My Dad worked hard and tirelessly for what he had and did what he needed to do for his family. But there was always this encompassing love for making things. He was a man who collected, compiled ideas, and talked about dreams. Overall, he preferred to play music and create art and he surrounded himself with testaments to a vast array of passions and hobbies. He was a damn good musician and song writer and I grew up with his music as a constant, whether it was a soft acoustic rift drifting down the hallway or an all-out jam session with his friends and fellow band mates. In fact, he loved music and guitars so much, he not only had an expanding collection of them to play, he started building them from scratch - right down to the tiny, intricate design of the rosette.

He was also an incredible visual artist - he could paint anything from sweeping landscapes, to portraits, to (very) unusual abstracts. He liked to focus on making things with his hands, wasn't interested in keeping up with the latest technology, and despite anything to the contrary, he seemed to have an affinity for intricate and beautiful things. In his studio and workshop, one could find growing collections of small trinkets, figurines and seashells, gathered around him like a museum of found objects. He found joy in the small things: like the look of a dilapidated home, or the way snow collected on a street sign. There was an unmistakable appreciation for detail, and it was an appreciation that spilled into the things he made, or the hobbies he entertained.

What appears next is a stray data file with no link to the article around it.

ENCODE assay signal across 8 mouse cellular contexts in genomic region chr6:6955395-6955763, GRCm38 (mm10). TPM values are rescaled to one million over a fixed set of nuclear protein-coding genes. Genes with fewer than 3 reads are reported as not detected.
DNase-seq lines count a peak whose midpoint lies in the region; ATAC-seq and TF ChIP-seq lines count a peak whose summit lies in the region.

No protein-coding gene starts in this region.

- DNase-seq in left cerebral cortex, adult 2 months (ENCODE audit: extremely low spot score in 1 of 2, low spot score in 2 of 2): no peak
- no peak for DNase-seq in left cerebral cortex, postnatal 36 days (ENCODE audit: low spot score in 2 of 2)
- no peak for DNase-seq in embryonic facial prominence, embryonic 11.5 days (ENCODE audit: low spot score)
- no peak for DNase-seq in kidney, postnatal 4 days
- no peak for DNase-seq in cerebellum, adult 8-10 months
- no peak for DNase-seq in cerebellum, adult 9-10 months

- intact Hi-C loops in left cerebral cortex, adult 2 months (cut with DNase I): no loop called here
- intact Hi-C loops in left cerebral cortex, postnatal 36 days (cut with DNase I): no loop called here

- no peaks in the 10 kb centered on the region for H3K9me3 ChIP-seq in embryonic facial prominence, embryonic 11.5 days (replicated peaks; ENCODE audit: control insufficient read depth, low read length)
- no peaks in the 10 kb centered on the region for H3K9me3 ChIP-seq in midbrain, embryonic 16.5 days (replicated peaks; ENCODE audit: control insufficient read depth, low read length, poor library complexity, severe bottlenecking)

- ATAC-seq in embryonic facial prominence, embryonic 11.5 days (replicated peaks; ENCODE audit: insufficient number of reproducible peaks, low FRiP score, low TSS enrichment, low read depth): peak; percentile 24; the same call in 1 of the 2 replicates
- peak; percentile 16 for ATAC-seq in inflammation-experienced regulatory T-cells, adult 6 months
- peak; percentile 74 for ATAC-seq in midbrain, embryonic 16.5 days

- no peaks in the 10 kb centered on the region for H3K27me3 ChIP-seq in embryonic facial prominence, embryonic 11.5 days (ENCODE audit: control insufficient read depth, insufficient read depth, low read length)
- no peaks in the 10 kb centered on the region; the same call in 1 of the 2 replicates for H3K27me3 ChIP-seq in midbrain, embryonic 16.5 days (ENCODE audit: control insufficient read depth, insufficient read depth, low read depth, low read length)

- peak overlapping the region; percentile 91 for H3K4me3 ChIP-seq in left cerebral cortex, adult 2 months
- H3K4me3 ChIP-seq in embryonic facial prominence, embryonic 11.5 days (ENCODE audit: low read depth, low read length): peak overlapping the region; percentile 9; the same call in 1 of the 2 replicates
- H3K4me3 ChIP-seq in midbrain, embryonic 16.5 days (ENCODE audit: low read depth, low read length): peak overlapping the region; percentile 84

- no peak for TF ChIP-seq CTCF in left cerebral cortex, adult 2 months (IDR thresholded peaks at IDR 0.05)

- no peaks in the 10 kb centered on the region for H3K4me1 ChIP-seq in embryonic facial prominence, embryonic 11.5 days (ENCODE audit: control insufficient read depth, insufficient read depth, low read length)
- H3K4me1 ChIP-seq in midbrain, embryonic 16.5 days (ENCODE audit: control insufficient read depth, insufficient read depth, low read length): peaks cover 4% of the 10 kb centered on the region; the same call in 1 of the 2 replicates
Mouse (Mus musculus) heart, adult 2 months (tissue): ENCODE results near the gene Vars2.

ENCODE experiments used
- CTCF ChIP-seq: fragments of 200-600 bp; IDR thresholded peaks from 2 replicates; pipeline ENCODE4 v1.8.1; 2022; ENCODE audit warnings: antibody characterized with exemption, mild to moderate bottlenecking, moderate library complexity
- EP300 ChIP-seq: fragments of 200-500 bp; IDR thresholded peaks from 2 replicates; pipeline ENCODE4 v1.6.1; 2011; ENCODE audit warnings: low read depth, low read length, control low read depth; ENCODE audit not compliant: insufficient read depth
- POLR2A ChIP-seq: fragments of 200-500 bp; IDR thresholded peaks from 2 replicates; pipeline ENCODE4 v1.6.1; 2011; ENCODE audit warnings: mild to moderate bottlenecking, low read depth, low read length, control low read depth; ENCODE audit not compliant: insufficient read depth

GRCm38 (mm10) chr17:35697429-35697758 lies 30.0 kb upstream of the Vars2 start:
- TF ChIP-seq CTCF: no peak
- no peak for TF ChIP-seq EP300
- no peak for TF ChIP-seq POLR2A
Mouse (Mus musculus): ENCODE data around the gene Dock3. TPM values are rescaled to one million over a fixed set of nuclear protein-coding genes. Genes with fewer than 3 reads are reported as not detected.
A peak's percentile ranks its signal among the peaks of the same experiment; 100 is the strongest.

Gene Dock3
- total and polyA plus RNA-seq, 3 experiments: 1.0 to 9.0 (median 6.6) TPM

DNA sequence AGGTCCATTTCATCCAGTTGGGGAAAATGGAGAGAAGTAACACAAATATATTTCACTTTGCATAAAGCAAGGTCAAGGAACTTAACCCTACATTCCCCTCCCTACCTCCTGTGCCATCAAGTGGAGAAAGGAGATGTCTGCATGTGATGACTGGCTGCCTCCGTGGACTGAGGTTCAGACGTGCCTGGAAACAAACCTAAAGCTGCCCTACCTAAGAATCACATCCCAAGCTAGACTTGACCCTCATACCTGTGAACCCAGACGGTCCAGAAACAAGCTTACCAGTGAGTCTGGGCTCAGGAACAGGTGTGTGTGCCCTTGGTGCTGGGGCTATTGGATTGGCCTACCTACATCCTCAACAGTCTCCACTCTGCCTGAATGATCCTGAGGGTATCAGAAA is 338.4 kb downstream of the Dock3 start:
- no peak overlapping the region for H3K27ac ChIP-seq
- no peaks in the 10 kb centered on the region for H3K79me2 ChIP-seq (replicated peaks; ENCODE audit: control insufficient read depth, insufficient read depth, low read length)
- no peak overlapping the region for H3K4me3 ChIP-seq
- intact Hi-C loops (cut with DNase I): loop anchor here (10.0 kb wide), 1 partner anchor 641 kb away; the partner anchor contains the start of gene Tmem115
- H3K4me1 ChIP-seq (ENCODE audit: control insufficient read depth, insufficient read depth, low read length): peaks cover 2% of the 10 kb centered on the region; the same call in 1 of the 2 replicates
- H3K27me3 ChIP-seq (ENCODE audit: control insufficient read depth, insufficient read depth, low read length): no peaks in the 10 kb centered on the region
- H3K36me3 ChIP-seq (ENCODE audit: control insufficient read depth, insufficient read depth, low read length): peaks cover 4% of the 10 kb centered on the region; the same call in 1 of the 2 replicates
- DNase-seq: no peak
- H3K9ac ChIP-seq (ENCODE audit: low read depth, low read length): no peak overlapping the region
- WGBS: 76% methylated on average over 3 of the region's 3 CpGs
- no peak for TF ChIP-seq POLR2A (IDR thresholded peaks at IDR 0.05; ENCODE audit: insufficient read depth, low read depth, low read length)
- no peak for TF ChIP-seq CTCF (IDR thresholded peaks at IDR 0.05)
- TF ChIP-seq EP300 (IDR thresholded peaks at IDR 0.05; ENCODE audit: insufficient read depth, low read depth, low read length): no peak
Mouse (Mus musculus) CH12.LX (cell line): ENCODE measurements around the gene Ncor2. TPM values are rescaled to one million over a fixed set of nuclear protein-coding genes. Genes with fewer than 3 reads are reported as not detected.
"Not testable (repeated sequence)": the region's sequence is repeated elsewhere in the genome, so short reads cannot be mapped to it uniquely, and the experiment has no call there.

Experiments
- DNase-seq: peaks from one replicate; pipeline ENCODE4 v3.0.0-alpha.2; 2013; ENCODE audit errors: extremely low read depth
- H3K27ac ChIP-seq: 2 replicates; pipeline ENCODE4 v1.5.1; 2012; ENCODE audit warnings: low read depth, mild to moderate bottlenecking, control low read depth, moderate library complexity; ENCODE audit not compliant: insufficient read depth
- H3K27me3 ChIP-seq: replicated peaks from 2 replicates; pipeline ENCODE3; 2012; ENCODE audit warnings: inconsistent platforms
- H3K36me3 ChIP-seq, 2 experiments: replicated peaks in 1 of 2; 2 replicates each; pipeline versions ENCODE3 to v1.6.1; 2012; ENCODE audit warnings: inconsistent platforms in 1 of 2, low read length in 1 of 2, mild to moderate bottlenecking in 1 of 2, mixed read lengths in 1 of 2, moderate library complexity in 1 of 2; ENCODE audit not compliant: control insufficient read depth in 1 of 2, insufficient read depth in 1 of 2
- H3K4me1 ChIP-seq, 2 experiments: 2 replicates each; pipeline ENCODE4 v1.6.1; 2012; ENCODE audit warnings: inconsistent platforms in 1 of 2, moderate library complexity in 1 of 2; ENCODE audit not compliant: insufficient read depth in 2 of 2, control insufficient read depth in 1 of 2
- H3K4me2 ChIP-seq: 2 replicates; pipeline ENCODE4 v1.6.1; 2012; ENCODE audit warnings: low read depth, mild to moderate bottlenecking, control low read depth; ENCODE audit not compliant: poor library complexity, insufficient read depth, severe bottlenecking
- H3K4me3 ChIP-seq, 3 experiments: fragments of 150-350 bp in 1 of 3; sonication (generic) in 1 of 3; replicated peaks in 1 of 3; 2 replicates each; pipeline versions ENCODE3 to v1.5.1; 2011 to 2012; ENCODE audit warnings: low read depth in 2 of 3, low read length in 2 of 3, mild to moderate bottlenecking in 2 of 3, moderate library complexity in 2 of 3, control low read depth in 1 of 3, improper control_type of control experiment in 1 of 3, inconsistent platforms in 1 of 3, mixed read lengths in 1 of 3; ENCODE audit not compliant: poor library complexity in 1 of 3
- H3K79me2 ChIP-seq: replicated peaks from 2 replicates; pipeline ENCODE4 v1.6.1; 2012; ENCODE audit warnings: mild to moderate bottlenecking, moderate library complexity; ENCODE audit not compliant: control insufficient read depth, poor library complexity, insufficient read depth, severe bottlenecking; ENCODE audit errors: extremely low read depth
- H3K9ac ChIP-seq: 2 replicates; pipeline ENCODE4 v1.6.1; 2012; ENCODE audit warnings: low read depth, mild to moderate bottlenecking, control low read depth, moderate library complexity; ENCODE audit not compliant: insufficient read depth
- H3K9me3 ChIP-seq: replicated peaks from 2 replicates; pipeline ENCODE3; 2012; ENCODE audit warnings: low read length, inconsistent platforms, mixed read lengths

I have him to thank for my ravenous love for art and music (even if I'm too shy to actually play anything in front of people...) and even through all of my childhood fickleness, he was always there to encourage anything I aspired to be. Even if the phases were outlandish, brief and ever-changing, I think he knew the importance of supporting a creative mind. I have always - and will always - appreciate him for helping me lead a much more colorful life. 

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These days, it's hard not to keep my thoughts from wandering into dark places, and it's hard to convince myself not to feel guilty or regretful for things left undone. Focusing on the positives in a time like this can feel next to impossible... but I try on a daily basis not to stay rooted in the what-ifs or the should-haves. Instead, I try to remind myself of how good our relationship was, how thankful I am that he was there to walk me down the aisle, and to remind myself of the things I loved about him - his bizarre sense of humor, the things he created, and his uncanny ability to pick up a new hobby and run with it. (It's also entirely his fault that I'm addicted to sushi.) Sometimes, I imagine what he would say if I apologized for anything, or was able to express my regrets to him. I'm almost sure he'd tell me, "Don't worry about it, kiddo!" and that would be that. 

And, as what seems to be customary... no matter how much I write, or how long I've pondered this entry, it always feels incomplete, not good enough, thoughtful enough or meaningful enough. There's a lifetime of words, things to remember and things to appreciate. But no matter how imperfect the end result may be, I wanted to write this so I could at last get these feelings off my chest, and to proclaim to my modest gathering of readers my love and admiration for my father. I miss him every day and I encourage all of you to hold tight to your loved ones while you still have them and always try to live your life without regrets. Even when life gets hectic and we forget ourselves, try to take a step back and find perspective. Remind yourself to live gently, be kind to each other and always remember what's important.

Much Love,

PersonalLindsey WindettComment